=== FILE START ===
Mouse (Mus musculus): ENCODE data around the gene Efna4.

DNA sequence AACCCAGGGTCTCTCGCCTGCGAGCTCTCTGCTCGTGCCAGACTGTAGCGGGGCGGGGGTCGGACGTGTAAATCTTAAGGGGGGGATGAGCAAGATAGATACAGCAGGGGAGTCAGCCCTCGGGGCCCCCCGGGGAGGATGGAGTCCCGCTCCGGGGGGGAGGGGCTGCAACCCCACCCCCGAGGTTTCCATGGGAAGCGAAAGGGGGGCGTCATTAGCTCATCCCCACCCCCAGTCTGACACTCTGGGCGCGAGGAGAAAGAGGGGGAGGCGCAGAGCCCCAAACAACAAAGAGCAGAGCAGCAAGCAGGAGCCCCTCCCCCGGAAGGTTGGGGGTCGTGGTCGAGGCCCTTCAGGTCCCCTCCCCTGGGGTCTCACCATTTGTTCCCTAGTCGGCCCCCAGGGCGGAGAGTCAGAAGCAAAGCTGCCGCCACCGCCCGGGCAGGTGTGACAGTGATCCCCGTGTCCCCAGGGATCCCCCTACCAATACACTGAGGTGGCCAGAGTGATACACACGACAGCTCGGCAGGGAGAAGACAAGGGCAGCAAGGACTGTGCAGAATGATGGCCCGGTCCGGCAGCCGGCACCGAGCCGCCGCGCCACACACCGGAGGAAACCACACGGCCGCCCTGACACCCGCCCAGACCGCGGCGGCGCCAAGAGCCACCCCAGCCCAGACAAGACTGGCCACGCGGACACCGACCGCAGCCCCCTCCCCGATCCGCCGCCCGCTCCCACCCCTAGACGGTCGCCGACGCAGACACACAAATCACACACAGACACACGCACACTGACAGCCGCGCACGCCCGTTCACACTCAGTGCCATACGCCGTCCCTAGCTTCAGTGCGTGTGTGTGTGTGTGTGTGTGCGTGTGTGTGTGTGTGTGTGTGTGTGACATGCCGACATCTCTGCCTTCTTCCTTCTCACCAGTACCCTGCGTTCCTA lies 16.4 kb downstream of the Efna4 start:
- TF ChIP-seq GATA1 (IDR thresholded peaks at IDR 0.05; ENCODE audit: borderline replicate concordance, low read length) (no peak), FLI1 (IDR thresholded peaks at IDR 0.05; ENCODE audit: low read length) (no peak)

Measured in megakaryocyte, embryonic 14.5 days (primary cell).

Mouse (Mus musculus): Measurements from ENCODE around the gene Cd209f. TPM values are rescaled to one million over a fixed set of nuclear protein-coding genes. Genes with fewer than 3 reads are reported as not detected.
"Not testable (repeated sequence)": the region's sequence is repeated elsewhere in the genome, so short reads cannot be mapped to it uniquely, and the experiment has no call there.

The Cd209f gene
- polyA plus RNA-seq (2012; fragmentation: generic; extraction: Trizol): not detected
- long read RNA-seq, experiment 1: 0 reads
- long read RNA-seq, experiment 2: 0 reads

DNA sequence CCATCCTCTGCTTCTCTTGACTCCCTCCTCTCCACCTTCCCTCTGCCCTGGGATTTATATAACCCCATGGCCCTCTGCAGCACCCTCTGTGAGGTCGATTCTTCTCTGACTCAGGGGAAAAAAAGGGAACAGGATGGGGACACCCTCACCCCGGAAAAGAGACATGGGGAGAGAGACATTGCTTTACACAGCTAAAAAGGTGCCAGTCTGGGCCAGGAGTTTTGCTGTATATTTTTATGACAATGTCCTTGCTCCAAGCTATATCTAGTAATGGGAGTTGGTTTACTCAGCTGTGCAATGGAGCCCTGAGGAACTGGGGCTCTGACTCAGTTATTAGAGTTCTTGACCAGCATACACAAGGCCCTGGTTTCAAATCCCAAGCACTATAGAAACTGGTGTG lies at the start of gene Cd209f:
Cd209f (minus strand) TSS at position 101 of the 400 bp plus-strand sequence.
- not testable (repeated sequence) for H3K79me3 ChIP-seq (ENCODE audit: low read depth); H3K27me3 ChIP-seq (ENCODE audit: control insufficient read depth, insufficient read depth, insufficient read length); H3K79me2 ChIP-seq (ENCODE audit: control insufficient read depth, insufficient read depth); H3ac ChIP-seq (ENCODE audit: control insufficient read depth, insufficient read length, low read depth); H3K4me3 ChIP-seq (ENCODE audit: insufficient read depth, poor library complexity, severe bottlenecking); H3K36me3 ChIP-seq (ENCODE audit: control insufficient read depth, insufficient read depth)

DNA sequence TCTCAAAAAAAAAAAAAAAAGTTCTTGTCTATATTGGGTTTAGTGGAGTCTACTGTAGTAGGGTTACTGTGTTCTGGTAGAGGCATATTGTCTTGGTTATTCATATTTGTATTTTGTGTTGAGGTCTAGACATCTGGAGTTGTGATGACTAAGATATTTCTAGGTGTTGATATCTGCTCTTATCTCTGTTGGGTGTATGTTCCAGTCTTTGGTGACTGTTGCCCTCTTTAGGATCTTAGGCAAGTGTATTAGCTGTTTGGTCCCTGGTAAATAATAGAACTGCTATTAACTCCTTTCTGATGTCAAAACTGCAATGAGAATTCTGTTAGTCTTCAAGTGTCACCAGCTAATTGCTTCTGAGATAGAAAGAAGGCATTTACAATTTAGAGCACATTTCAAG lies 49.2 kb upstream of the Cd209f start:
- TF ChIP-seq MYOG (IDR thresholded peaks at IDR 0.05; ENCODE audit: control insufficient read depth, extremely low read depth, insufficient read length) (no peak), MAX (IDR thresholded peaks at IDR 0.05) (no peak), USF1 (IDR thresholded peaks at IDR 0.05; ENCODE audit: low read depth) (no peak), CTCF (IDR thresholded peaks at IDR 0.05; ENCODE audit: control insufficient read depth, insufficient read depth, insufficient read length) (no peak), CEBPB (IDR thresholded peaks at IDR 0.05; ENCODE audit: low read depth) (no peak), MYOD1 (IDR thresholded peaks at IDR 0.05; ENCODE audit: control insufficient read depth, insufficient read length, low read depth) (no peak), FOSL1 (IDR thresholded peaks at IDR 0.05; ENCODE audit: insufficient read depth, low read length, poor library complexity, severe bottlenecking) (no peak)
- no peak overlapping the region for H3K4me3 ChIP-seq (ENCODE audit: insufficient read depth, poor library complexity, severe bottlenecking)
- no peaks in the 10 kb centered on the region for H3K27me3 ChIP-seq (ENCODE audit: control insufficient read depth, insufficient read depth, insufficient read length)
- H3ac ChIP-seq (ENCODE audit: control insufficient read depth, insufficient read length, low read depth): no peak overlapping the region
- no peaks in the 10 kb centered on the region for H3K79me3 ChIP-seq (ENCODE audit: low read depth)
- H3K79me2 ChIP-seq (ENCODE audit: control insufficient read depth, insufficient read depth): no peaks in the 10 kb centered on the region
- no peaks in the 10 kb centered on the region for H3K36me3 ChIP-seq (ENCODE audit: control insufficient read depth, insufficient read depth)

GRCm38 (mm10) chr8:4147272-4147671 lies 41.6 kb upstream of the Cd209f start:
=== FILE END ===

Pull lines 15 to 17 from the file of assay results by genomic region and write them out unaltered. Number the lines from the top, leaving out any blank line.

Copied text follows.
- TF ChIP-seq MYOG (IDR thresholded peaks at IDR 0.05; ENCODE audit: control insufficient read depth, extremely low read depth, insufficient read length) (no peak), MAX (IDR thresholded peaks at IDR 0.05) (no peak), USF1 (IDR thresholded peaks at IDR 0.05; ENCODE audit: low read depth) (no peak), CTCF (IDR thresholded peaks at IDR 0.05; ENCODE audit: control insufficient read depth, insufficient read depth, insufficient read length) (no peak), CEBPB (IDR thresholded peaks at IDR 0.05; ENCODE audit: low read depth) (no peak), MYOD1 (IDR thresholded peaks at IDR 0.05; ENCODE audit: control insufficient read depth, insufficient read length, low read depth) (no peak), FOSL1 (IDR thresholded peaks at IDR 0.05; ENCODE audit: insufficient read depth, low read length, poor library complexity, severe bottlenecking) (no peak)
- no peak overlapping the region for H3K4me3 ChIP-seq (ENCODE audit: insufficient read depth, poor library complexity, severe bottlenecking)
- no peaks in the 10 kb centered on the region for H3K27me3 ChIP-seq (ENCODE audit: control insufficient read depth, insufficient read depth, insufficient read length)